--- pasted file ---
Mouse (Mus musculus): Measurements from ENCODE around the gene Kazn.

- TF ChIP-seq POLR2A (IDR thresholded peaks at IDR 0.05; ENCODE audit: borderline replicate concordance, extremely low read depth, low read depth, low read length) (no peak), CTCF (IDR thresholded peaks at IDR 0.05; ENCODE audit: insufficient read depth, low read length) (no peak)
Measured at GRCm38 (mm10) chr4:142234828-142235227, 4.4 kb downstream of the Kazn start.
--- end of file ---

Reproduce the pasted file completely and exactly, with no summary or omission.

Mouse (Mus musculus): Measurements from ENCODE around the gene Kazn.

- TF ChIP-seq POLR2A (IDR thresholded peaks at IDR 0.05; ENCODE audit: borderline replicate concordance, extremely low read depth, low read depth, low read length) (no peak), CTCF (IDR thresholded peaks at IDR 0.05; ENCODE audit: insufficient read depth, low read length) (no peak)
Measured at GRCm38 (mm10) chr4:142234828-142235227, 4.4 kb downstream of the Kazn start.